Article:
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Bourdieu, the State, and Neoliberalism

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Abstract:

In Punishing the Poor, I show that the ascent of the penal state in the United States and other advanced
societies over the past quarter-century is a response to rising social insecurity, not criminal insecurity;
that changes in welfare and justice policies are interlinked, as restrictive „workfare‟ and expansive
„prisonfare‟ are coupled into a single organizational contraption to discipline the precarious fractions of
the postindustrial working class; and that a diligent carceral system is not a deviation from, but a
constituent component of, the neoliberal Leviathan. In this article, I draw out the theoretical implications
of this diagnosis of the emerging government of social insecurity. I deploy Pierre Bourdieu‟s concept of
„bureaucratic field‟ to revise Piven and Cloward‟s classic thesis on the regulation of poverty via public
assistance, and contrast the model of penalization as technique for the management of marginality in the
dual metropolis to Michel Foucault‟s vision of the „disciplinary society‟, David Garland‟s account of the
„culture of control‟ and David Harvey‟s characterization of neoliberal politics. Against the thin economic
conception of neoliberalism as market rule that echoes its ideology, I propose a thick sociological
specification entailing supervisory workfare, a proactive penal state and the cultural trope of „individual
responsibility‟. This suggests that we need to theorize the prison, not as a technical implement for law
enforcement, but as a core political capacity whose selective and aggressive deployment in the lower
regions of social space is constitutively injurious to the ideals of democratic citizenship.
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Association:
Name: Seventeenth International Conference of the Council for European Studies
URL:
http://www.ces.columbia.edu


Citation:
URL: http://citation.allacademic.com/meta/p401627_index.html
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MLA Citation:

Wacquant, Loïc. "Bourdieu, the State, and Neoliberalism" Paper presented at the annual meeting of the Seventeenth International Conference of the Council for European Studies, Grand Plaza, Montreal, Canada, <Not Available>. 2014-11-27 <http://citation.allacademic.com/meta/p401627_index.html>

APA Citation:

Wacquant, L. "Bourdieu, the State, and Neoliberalism" Paper presented at the annual meeting of the Seventeenth International Conference of the Council for European Studies, Grand Plaza, Montreal, Canada <Not Available>. 2014-11-27 from http://citation.allacademic.com/meta/p401627_index.html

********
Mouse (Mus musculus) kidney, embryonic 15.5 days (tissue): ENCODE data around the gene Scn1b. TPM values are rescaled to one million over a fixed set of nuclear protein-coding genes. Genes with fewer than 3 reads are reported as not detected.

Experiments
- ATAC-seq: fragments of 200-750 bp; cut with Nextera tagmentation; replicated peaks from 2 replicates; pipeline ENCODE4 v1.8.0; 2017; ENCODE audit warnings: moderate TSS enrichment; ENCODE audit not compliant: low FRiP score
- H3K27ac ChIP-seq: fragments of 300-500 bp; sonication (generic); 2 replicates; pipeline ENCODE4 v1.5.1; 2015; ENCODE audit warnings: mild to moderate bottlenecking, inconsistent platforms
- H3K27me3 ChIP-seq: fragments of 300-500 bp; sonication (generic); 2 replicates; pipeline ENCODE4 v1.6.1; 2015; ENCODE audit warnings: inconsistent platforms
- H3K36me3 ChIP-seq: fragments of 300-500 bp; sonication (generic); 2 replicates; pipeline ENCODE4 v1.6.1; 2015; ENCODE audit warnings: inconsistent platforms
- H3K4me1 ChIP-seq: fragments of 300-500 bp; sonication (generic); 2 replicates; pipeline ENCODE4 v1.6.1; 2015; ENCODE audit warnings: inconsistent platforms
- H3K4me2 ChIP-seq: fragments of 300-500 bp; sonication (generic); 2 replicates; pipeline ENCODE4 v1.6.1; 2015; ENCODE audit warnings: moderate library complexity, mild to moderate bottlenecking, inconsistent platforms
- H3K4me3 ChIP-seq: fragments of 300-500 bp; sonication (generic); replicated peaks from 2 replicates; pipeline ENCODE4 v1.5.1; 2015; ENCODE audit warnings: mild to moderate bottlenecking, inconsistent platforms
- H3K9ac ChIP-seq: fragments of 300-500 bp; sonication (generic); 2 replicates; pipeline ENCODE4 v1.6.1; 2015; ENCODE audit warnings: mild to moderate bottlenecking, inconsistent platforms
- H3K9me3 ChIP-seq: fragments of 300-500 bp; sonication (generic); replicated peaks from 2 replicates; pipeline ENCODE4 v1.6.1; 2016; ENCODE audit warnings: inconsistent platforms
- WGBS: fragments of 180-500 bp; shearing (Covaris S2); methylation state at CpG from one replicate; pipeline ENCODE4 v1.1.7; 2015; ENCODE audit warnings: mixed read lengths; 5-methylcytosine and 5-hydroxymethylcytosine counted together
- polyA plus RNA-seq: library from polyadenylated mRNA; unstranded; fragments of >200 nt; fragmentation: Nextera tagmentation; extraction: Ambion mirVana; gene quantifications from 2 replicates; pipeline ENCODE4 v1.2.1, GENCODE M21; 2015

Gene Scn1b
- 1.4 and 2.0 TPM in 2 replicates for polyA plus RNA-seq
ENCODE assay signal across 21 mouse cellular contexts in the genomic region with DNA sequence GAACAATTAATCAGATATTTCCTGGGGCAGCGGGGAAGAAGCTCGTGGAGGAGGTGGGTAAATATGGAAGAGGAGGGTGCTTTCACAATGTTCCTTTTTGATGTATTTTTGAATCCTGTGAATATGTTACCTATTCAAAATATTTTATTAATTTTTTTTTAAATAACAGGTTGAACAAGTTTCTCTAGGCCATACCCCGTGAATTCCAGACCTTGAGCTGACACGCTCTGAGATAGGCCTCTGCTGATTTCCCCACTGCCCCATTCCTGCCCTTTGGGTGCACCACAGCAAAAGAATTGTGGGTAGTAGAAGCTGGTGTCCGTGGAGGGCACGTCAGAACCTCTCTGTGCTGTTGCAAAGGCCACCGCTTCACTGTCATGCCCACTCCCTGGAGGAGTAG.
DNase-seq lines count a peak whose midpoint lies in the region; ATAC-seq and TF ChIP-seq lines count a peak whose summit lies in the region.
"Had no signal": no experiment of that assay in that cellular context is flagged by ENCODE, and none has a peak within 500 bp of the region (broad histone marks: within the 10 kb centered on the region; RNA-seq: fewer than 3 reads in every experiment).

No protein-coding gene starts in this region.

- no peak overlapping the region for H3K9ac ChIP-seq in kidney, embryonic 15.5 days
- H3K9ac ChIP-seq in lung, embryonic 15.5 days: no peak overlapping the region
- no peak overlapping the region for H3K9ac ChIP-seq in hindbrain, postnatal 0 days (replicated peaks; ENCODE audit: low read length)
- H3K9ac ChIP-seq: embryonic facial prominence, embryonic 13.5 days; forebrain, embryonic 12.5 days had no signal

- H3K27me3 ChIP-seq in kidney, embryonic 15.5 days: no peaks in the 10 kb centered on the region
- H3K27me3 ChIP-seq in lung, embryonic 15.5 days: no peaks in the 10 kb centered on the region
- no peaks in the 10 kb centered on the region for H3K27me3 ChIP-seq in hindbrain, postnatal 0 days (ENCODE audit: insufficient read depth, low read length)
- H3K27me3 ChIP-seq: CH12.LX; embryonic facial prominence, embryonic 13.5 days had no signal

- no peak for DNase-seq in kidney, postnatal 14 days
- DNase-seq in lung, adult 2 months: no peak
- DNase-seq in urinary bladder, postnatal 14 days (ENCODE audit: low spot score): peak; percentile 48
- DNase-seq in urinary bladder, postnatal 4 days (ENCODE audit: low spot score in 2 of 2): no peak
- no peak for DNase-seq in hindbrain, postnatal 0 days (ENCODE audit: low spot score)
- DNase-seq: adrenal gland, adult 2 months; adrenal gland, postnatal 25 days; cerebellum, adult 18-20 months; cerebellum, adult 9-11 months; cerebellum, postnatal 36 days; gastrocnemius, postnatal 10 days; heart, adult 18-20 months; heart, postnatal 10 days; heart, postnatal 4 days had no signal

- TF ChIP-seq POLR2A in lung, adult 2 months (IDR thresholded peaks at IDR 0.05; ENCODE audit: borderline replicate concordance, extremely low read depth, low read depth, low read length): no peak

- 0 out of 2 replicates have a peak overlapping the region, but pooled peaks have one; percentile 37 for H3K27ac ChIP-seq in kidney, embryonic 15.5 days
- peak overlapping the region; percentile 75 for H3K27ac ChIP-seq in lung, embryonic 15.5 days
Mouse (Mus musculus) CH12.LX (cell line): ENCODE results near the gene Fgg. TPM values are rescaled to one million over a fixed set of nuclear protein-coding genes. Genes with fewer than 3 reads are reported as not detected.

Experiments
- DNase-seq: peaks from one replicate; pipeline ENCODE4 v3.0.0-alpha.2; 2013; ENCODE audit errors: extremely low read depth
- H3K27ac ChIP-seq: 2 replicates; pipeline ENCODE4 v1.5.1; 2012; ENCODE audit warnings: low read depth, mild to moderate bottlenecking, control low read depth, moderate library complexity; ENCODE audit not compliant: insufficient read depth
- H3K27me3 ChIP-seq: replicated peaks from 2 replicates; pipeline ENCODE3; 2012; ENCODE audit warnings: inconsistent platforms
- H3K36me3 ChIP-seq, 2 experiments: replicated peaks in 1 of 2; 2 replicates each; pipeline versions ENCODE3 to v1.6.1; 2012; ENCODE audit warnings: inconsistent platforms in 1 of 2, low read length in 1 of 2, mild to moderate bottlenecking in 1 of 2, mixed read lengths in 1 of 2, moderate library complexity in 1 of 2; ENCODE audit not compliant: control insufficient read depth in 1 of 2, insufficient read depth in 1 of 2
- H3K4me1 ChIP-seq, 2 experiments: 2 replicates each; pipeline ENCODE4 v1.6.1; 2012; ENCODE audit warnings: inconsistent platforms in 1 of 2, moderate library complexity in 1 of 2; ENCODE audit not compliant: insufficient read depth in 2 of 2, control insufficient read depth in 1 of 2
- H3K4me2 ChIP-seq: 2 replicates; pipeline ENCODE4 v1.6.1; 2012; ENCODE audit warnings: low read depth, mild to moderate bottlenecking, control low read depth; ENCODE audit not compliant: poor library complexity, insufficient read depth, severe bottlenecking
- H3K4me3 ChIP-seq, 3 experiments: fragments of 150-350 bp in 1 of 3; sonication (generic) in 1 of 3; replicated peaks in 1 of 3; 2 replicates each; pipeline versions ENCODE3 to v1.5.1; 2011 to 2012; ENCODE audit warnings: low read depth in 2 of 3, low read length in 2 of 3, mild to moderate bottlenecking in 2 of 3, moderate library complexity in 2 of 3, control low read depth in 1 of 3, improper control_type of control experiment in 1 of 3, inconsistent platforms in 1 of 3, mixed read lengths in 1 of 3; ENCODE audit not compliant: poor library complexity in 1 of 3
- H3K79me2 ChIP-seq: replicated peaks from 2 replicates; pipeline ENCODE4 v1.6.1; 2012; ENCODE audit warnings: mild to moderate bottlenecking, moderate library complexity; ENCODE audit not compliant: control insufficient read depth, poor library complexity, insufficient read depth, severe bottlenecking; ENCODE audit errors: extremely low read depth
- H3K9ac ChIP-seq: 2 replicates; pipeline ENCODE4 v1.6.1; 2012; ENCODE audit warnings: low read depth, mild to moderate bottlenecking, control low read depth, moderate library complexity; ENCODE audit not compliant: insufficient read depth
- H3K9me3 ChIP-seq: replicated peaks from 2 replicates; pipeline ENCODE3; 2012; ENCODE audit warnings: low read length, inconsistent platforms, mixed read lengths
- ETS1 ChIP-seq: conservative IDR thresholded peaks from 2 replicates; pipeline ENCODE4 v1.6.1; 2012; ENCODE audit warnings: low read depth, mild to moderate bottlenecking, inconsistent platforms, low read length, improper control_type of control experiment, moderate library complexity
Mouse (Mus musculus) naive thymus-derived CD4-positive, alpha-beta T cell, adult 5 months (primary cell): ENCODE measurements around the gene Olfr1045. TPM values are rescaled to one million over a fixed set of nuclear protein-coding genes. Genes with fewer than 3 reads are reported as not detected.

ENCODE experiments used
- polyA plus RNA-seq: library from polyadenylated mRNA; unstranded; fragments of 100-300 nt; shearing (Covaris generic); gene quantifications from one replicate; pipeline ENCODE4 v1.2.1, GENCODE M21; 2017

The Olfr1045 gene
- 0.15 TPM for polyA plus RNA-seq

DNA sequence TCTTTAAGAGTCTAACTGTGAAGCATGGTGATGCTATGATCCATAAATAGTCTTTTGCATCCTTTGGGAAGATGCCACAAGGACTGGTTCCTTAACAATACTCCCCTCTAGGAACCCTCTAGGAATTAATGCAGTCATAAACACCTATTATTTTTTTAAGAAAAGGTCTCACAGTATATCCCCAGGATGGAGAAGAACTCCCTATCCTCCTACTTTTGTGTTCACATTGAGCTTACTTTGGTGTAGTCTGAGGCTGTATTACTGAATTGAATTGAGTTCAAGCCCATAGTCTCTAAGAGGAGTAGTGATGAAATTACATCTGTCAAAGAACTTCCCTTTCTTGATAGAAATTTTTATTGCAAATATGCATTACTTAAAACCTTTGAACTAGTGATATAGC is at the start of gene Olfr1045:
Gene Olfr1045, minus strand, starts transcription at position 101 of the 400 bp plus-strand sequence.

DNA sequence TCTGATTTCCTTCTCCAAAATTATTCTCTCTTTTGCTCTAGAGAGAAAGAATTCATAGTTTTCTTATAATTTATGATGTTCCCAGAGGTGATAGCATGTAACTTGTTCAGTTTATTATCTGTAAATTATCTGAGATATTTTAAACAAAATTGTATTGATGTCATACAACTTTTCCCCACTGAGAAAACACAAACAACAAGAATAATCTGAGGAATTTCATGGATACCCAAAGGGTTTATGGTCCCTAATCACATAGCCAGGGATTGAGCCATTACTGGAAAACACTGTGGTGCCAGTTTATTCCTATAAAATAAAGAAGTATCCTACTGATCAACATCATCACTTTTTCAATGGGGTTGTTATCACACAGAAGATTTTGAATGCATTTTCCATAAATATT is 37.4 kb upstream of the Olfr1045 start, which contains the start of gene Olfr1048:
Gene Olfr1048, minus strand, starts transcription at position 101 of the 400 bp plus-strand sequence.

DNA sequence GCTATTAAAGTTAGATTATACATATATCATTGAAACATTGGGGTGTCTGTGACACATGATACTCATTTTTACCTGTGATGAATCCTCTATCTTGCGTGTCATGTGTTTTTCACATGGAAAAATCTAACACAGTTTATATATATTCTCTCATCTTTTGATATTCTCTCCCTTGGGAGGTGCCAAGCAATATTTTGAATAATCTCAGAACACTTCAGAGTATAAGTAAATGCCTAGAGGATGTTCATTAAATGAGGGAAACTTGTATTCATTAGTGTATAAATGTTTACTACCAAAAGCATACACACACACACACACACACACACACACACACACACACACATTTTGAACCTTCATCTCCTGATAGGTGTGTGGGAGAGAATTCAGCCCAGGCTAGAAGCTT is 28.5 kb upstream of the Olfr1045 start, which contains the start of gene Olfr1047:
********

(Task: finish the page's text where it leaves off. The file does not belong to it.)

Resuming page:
Publication Type: Conference Paper/Unpublished Manuscript
Abstract: In Punishing the Poor, I show that the ascent of the penal state in the United States and other advanced
societies over the past quarter-century is a response to rising social insecurity, not criminal insecurity;
that changes in welfare and justice policies are interlinked, as restrictive „workfare‟ and expansive
„prisonfare‟ are coupled into a single organizational contraption to discipline the precarious fractions of
the postindustrial working class; and that a diligent carceral system is not a deviation from, but a
constituent component of, the neoliberal Leviathan. In this article, I draw out the theoretical implications
of this diagnosis of the emerging government of social insecurity. I deploy Pierre Bourdieu‟s concept of
„bureaucratic field‟ to revise Piven and Cloward‟s classic thesis on the regulation of poverty via public
assistance, and contrast the model of penalization as technique for the management of marginality in the
dual metropolis to Michel Foucault‟s vision of the „disciplinary society‟, David Garland‟s account of the
„culture of control‟ and David Harvey‟s characterization of neoliberal politics. Against the thin economic
conception of neoliberalism as market rule that echoes its ideology, I propose a thick sociological
specification entailing supervisory workfare, a proactive penal state and the cultural trope of „individual
responsibility‟. This suggests that we need to theorize the prison, not as a technical implement for law
enforcement, but as a core political capacity whose selective and aggressive deployment in the lower
regions of social space is constitutively injurious to the ideals of democratic citizenship.


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